Causes Of Fraud In Public Sector Procurement

With the economy in global recession and fewer and fewer organisations are getting public sector contracts, will this pave way for corruption? Well, businesses may be desperate for a government contract, but I don’t think the lack of business could result to fraudulent activities because the procurement process is being thoroughly carried out by the procurement professional/s. This is so if you are in the ‘developed nations’ as the developing countries’ procurement processes are still being developed.

According to the report by the, the risk of corruption may be increased if staff move from public to private sector and vice-versa.

Private sector expertise can benefit the public sector – as Lord Browne pointed out in his March report on running major government projects – and ministers should be able to recruit the expertise they believe they need

However, the increasing movement of staff between the public and private sectors raises the risk of corruption.

Public servants must demonstrate exemplary standards when taking private sector jobs. The behaviour of senior military officials who took private sector lobbying positions within two years of retirement could be argued to have fallen short of those standards.

In my opinion, a corrupt person will always be corrupt regardless of where they are based, public or private sector. However, with the scrutiny and accountability involved in public sector procurement processes, there will always be less corruption, when compared with the private sector.

In September 2102, for example, Philip French, the former chief technology officer at the Ministry of Justice, joined Steria a year after the company had won a major contract from the department. There is no suggestion of any breach of the rules in this case and French’s appointment was cleared by the government’s business approval committee.

For many years, there have been secondments from the private sector into government departments; there will inevitably have been some conflicts of interest between those of the seconding organisation and the department. Such risks could be heightened if ministers are allowed to recruit their own small private office teams, as was suggested in February and as proposed in a recent paper by the Institute for Government.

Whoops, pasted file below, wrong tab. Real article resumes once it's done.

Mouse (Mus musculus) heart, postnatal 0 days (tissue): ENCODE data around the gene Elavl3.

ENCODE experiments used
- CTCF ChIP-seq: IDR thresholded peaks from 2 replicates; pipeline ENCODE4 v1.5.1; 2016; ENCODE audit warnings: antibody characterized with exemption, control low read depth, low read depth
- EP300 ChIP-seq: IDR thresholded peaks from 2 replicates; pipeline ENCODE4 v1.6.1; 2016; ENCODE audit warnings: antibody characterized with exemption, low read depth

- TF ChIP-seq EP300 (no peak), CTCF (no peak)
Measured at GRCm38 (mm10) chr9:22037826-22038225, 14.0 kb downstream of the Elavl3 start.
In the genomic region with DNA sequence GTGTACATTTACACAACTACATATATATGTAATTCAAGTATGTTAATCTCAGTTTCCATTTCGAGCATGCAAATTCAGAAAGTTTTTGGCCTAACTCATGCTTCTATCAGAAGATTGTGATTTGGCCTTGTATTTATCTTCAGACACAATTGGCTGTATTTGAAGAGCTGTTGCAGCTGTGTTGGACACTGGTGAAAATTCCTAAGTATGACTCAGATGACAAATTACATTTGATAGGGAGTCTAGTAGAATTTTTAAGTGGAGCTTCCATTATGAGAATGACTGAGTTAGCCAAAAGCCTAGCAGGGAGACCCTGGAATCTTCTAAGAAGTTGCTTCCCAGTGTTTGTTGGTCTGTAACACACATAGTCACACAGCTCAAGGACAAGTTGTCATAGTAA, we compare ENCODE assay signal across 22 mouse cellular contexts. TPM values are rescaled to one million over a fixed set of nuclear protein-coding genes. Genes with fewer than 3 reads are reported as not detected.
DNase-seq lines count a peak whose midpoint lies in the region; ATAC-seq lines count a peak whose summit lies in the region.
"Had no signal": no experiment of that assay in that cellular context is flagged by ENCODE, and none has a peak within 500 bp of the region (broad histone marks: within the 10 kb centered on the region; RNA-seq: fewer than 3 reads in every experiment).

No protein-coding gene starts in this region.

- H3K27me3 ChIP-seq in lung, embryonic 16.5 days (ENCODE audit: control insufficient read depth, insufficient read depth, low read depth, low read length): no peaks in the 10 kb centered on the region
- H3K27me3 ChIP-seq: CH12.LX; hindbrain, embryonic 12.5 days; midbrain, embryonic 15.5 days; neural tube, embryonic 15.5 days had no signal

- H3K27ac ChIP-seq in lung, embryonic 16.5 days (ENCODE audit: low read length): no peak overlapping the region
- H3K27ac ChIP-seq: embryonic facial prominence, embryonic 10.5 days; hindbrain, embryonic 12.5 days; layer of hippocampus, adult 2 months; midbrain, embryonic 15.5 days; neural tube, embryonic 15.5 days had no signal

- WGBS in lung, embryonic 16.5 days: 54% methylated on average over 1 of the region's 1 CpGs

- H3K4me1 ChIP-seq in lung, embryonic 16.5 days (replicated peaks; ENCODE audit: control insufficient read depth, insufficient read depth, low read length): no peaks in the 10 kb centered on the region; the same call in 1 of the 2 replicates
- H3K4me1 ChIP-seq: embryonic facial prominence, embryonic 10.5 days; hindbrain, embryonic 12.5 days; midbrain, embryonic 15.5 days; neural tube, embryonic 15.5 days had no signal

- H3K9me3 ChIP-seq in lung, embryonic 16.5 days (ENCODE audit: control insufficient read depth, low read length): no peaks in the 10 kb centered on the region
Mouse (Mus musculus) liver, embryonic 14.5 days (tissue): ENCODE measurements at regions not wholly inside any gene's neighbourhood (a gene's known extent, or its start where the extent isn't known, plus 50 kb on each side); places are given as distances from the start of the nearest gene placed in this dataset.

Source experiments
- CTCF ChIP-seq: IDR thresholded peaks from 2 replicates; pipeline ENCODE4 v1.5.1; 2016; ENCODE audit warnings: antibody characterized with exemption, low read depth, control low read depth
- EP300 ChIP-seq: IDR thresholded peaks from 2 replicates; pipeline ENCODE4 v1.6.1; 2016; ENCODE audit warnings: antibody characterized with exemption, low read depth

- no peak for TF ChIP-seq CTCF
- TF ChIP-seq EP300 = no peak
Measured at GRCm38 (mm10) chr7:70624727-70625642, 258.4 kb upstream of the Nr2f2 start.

What can bring about corruption in either public or private sector? The act of greed and the lack of transparency… can lead to corruption.

The position of special advisers is also a potential risk. Special advisers’ jobs are not secure and most “spads” will no doubt need to find private sector jobs at the end of their tenure.

One form of corruption in the public sector globally is when public sector officials or politicians make policy and spending decisions in favour of certain industries or suppliers, for private gain.

How can we detect fraud in any organisation’s procurement process? What happens if I use my position to influence my daughter in securing a job?

This form of corruption can be difficult to detect, particularly if the reward is delayed or takes the form, as has happened in some cases, not of immediate cash or gifts, but of jobs or positions for family members.

Should the government do more to prevent fraud in the public sector, and what protections or rewards are to be given to whistleblowers?

The National Fraud Authority’s annual fraud report will be out soon. It must address this issue and propose how safeguards should be strengthened. Deterrents should include a strong charter for whistleblowers, stricter controls on accepting appointments after leaving public sector employment, a government procurement organisation that is independent of departments and ministers, and greater scrutiny by the National Audit Office.

Read the rest of the report at the

How can we prevent fraudulent activities in any procurement process and what should the government do to increase transparency and put a stop to corruption in public sector procurement?

What would you do if you were in a position to help a family member secure a job, and you can use your power to influence the job even if they are NOT qualified for the position?

What can we do to further reduce public sector procurement fraud?

What are the consequences of procurement fraud?

These two questions will be dealt with in my next post; be on the lookout.

Share on:


Wait! Don't Rush Away!

Do you love what you've just read on La ChrysTol? Get updates delivered to your inbox FREE. 


We value your privacy and would never spam you!